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JACK REES v. ZONING HEARING BOARD INDIANA TOWNSHIP AND GEORGE RONCEVICH (01/16/74)

COMMONWEALTH COURT OF PENNSYLVANIA


decided: January 16, 1974.

JACK REES, APPELLANT,
v.
ZONING HEARING BOARD OF INDIANA TOWNSHIP AND GEORGE RONCEVICH, JR., PROPERTY OWNER, APPELLEES

Appeal from the Order of the Court of Common Pleas of Allegheny County in case of Jack Rees v. Zoning Hearing Board of Indiana Township, No. S.A. 1 of 1969.

COUNSEL

Ruth F. Cooper, for appellant.

Clifford A. Weisel, with him Albert C. Odermatt, Jr. and Weisel, Xides & Conn, for appellees.

President Judge Bowman and Judges Kramer, Wilkinson, Jr., Mencer, Rogers and Blatt. Judge Crumlish, Jr. did not participate. Opinion by Judge Mencer.

Author: Mencer

[ 11 Pa. Commw. Page 463]

This is an appeal by Jack Rees (Rees) from an order of the Court of Common Pleas of Allegheny County affirming a decision of the Indiana Township Zoning Hearing Board (Board) granting the application of George Roncevich, Jr. (Roncevich) for a variance.

On September 9, 1968, Roncevich, as the equitable owner under an agreement of sale of a certain lot on Saxonburg Boulevard in Indiana Township, applied to the township zoning officer for a permit to construct a garage for the storage of road equipment which he uses in his excavating and trucking business. His application was rejected because the property was zoned "R-1" and his proposed use was not permitted in such a zone by the township zoning ordinance.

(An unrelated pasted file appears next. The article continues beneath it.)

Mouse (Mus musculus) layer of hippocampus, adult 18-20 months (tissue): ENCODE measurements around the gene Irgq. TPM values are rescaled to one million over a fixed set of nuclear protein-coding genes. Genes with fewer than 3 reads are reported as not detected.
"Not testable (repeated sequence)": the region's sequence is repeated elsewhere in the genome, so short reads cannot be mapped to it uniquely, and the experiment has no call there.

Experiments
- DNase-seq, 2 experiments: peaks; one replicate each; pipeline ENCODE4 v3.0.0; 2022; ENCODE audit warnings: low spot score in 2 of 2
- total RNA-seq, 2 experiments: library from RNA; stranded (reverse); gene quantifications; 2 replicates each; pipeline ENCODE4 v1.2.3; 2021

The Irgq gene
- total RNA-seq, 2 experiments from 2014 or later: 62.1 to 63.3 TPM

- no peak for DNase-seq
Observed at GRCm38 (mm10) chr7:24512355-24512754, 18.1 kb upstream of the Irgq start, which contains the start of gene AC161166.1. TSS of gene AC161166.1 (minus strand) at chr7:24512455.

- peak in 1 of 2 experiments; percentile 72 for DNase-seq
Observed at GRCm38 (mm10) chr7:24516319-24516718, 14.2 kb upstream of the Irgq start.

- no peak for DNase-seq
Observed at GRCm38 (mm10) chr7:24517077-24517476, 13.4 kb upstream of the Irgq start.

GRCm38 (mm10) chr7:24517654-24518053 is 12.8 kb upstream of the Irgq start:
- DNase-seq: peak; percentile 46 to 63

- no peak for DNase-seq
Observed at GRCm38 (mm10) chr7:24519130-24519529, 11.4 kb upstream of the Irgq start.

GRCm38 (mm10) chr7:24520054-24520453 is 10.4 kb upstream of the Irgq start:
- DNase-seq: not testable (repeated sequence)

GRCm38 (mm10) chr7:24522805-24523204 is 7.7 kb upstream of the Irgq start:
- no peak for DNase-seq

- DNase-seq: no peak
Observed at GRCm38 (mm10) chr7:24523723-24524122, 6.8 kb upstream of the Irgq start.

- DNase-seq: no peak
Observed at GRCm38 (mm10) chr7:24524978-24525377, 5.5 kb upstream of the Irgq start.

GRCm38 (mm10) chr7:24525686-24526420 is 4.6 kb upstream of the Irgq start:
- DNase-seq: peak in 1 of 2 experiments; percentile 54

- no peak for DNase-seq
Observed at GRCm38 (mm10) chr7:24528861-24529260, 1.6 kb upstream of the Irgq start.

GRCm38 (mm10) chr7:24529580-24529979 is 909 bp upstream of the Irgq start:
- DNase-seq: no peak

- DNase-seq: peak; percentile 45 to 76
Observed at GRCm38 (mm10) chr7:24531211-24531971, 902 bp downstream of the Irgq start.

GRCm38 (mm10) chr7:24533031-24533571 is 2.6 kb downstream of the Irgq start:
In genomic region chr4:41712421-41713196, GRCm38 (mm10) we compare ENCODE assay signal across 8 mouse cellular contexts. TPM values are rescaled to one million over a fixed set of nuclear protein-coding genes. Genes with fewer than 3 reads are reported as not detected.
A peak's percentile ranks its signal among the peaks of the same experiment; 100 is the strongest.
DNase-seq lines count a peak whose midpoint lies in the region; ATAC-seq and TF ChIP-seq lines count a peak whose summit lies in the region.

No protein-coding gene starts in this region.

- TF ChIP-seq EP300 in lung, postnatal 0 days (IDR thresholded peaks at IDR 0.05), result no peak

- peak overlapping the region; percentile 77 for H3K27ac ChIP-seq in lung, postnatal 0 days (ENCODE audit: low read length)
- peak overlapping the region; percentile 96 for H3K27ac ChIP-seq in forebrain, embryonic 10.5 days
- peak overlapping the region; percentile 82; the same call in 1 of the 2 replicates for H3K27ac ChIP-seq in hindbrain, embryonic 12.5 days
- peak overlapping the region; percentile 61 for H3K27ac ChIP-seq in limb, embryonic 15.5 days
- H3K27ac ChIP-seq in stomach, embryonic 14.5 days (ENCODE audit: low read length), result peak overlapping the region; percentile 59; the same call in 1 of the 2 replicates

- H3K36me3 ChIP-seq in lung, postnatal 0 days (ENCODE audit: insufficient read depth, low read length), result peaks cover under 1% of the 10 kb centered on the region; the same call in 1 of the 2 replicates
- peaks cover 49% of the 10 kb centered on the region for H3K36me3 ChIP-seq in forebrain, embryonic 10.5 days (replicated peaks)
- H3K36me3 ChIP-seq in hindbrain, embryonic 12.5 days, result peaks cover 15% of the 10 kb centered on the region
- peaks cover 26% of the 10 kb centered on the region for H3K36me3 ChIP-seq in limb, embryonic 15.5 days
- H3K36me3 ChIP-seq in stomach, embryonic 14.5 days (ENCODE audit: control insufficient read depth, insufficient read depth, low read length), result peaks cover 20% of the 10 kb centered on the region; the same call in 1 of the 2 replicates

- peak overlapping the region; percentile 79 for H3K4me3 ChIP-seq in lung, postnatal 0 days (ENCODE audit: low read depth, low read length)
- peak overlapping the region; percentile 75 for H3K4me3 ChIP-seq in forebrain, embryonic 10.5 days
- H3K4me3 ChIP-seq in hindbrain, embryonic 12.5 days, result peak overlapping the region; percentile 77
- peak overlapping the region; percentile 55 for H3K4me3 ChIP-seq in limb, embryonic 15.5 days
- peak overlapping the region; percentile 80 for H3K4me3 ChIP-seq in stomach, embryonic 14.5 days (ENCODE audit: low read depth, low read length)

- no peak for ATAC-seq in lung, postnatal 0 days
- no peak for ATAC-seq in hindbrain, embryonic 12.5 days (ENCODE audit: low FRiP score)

Roncevich appealed to the Board, requesting a variance from the zoning ordinance. His appeal was rejected and he then appealed to the lower court. The lower court remanded the case to the Board because it had not made a record. The Board reheard the case and granted Roncevich's request for a variance subject to certain conditions. The lower court then affirmed the decision of the Board.

At this point, Rees, the owner of a nursing home next to Roncevich's property, as intervenor, appealed to this Court. We remanded the case to the Board since it had failed to formulate findings of fact and conclusions of law. The Board then complied with our order and again granted the variance and the case went before the lower court for the second time. The lower court, after taking additional testimony,*fn1 affirmed the

[ 11 Pa. Commw. Page 464]

    decision of the Board. Rees's appeal to this Court then followed.

We must first note our scope of review. In zoning cases in which the lower court heard additional testimony, our review is limited to a determination of whether the court below committed an error of law or abused its discretion. McKay v. Board of Adjustment, 8 Pa. Commonwealth Ct. 29, 300 A.2d 810 (1973).

Section 912 of the Pennsylvania Municipalities Planning Code, Act of July 31, 1968, P.L. 805, 53 P.S. ยง 10912, has adopted as its criteria for the granting of a variance the requirements mandated by Pennsylvania case law. Myriad are the cases which hold that an applicant for a variance must prove that there exists unnecessary hardship unique or peculiar to his property and that the variance is not contrary to the public health, safety or general welfare. In addition, the courts have held that a variance should only be granted in exceptional circumstances and the burden of proving its need is a heavy one. The Boulevard Land Corporation v. Zoning Board of Adjustment, 8 Pa. Commonwealth Ct. 584, 303 A.2d 234 (1973).

Rees argues, inter alia, that Roncevich did not sustain his burden of showing unnecessary hardship. We agree and therefore reverse the lower court's order granting a variance.